Assisting the victims of Hurricane Hattie, HMS Londonderry, 1961
There is no peace for the wicked, however, and so it was on the 3rd November that we sailed for British Honduras to assist the victims of Hurricane Hattie. We stopped off at Kingston to load 85 tons of hurricane relief stores, a job we completed in 3 1/2 hrs. We also collected 10 doctors and a Methodist chaplain. At 0700 we arrived at Belize in British Honduras and unloaded about half of our stores there. Seven of the ten doctors and the chaplain also went ashore. For four days we patrolled the coastline, sending food and medical stores ashore at many of the small villages and settlements and rendering medical aid where required. Many people had been killed and thousands had been rendered homeless by the disaster. In some of the bigger towns, like Belize (City) , there was a terrible apathy among the natives who were quite prepared to let somebody come and do the work, not being prepared to help themselves at all. A system of " no work-no food" had to be instituted in some places but in others where effective and energetic leadership boosted local morale tremendously, the situation was well in hand. A lot of technical work was put in by our own technicians at Stann Creek, restoring lighting, and transport to a mobile state. HMS Troubridge did striking work in Belize (City) itself, and the Americans provided a tremendous amount of assistance.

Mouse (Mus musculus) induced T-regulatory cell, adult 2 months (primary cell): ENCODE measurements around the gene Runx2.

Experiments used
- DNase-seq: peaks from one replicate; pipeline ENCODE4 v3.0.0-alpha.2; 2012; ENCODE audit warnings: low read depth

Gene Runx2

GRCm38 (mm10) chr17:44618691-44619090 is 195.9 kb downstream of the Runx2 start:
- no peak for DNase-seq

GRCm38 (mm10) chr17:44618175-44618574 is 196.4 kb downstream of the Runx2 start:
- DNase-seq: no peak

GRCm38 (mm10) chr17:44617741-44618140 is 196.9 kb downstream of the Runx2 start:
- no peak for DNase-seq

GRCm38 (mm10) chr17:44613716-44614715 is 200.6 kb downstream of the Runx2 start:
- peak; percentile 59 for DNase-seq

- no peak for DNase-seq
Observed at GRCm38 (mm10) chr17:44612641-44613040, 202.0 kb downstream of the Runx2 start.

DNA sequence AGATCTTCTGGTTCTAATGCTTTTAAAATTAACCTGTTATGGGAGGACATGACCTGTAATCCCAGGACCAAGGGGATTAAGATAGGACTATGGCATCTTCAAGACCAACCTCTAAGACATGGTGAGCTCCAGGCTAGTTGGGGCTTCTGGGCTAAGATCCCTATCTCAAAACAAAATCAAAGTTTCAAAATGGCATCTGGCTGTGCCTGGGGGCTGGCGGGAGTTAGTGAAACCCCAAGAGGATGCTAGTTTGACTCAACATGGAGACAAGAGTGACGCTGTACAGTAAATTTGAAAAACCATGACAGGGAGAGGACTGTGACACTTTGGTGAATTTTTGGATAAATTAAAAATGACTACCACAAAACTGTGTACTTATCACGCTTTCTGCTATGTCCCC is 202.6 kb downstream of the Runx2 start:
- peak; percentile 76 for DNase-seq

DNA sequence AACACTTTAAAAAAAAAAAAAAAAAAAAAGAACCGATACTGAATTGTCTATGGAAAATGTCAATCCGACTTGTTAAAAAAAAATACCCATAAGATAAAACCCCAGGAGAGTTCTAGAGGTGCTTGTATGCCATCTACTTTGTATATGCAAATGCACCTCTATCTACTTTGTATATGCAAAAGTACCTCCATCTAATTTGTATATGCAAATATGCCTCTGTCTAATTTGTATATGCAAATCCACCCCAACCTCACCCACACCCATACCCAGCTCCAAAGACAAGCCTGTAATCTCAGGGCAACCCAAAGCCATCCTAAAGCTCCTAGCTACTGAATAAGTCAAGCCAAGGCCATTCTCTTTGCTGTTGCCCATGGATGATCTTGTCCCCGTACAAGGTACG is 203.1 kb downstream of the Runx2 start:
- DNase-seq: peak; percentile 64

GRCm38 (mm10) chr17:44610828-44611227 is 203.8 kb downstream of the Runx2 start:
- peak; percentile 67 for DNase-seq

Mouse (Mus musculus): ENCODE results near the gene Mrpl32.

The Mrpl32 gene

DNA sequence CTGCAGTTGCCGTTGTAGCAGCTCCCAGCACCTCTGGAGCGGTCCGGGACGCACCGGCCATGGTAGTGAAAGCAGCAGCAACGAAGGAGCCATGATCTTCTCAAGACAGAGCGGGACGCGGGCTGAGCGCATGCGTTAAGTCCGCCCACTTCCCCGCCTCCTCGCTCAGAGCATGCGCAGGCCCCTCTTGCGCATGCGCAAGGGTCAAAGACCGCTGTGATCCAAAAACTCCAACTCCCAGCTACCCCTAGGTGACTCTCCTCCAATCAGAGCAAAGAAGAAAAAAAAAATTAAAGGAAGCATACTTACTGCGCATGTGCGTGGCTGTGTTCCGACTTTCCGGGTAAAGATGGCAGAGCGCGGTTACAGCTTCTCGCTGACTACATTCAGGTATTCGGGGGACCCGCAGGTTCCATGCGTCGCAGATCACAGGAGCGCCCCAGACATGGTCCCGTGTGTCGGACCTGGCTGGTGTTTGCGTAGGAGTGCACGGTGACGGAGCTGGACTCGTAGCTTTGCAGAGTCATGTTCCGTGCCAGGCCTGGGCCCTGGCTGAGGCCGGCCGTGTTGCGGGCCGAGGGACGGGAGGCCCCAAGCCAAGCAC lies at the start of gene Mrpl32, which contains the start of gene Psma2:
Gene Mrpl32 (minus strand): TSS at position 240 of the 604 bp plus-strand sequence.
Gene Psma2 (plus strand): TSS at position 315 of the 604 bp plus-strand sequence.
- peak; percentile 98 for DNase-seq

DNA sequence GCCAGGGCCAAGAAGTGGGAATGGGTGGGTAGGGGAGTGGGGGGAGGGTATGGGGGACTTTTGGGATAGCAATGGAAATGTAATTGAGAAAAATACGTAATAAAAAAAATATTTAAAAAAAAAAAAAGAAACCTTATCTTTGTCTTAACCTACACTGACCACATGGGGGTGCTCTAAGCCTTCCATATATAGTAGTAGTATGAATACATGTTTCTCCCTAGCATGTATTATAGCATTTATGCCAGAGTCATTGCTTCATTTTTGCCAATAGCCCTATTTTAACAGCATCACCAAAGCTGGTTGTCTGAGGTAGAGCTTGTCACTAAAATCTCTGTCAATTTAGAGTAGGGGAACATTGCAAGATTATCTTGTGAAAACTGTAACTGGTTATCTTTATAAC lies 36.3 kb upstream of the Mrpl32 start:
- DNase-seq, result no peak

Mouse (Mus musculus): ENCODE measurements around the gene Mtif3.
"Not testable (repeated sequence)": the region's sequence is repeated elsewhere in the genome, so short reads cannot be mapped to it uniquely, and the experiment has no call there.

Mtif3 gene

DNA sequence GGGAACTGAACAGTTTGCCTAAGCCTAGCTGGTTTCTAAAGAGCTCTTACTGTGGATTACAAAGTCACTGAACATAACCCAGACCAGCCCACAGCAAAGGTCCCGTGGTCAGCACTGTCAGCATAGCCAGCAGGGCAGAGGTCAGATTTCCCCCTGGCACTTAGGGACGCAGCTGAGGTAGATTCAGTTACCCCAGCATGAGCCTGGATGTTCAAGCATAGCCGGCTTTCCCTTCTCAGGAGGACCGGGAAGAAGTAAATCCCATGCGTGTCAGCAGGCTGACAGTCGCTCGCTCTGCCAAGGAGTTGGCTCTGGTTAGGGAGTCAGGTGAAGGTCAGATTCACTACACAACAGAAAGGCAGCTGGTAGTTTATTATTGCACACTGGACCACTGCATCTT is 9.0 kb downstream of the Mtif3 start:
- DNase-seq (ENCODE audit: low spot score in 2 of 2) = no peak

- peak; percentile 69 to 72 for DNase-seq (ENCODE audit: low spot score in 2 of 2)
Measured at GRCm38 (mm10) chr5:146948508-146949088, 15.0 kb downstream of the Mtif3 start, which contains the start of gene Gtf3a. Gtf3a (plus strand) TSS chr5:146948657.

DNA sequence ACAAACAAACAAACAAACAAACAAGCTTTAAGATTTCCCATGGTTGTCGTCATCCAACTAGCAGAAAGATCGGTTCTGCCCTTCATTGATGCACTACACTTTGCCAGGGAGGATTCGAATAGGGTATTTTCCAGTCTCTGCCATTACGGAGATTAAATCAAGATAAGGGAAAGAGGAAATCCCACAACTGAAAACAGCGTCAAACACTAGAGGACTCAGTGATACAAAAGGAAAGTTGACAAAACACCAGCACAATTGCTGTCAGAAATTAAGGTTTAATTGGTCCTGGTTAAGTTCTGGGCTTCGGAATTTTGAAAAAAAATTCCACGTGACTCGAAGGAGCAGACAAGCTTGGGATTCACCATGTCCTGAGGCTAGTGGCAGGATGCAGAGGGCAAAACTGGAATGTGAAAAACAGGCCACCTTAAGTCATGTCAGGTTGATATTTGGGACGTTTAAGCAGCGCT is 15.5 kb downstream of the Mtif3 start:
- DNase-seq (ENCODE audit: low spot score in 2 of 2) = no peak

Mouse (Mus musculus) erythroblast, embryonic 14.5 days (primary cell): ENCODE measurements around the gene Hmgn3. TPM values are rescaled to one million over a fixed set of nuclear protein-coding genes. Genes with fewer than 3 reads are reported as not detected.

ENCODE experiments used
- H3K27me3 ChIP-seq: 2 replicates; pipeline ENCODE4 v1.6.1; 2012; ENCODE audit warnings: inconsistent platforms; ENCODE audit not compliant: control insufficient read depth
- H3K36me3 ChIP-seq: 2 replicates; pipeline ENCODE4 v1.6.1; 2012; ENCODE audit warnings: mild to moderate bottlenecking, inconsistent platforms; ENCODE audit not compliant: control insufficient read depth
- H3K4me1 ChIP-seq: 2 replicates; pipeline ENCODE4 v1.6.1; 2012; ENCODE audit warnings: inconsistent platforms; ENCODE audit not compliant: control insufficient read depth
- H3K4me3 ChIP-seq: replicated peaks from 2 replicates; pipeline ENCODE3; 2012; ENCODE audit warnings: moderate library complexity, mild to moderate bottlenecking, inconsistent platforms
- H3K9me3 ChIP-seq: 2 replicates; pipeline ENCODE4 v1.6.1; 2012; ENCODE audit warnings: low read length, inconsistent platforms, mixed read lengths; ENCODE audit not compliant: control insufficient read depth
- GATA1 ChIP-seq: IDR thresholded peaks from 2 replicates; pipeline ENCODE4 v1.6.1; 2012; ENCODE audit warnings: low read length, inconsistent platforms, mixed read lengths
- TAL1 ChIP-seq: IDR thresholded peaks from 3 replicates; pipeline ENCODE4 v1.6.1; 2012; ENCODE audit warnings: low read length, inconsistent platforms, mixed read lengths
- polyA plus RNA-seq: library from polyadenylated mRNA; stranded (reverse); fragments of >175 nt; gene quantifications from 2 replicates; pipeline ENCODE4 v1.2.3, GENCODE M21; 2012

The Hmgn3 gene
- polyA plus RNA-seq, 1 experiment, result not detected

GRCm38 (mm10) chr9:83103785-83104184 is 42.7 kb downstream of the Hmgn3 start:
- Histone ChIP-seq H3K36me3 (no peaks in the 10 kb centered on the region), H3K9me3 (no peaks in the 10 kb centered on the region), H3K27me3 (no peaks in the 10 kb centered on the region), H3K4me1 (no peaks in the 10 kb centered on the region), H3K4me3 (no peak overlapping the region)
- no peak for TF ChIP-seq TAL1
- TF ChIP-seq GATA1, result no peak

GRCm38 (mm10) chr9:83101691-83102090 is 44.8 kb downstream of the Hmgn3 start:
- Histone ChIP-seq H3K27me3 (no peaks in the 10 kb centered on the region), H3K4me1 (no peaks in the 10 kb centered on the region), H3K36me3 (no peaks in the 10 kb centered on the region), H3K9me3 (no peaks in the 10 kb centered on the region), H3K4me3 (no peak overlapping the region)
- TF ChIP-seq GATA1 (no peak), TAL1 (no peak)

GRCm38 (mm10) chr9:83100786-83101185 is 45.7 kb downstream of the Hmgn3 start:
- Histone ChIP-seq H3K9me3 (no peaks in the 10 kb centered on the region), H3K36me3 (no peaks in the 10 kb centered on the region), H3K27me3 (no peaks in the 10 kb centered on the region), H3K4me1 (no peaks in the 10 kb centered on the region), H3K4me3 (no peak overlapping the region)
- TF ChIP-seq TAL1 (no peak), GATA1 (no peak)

A touching little episode occurred when the Gunnery Officer went ashore at Blair Attol, where two houses there seemed deserted. Three small girls appeared aged about 8, 5 and 1 1/2. They informed the Gunnery Officer that their parents were out looking for pigs, and when they didn't return when recalled by banging an oil drum the Gunnery Officer left some bedding and food. The five year old girl, the perfect hostess, offered " Guns" as a parting gift the last of their American relief - a Mars Bar.
On the 12th November, after having organised transport, lighting, ferry services, food and medical supplies, we sailed back to Bermuda, dropping doctors and refuelling at Jamaica en route. The job had been a real tonic to us, giving us the feeling that we had been able to help somebody and that we had done it well.
Photos by Derek Dawson
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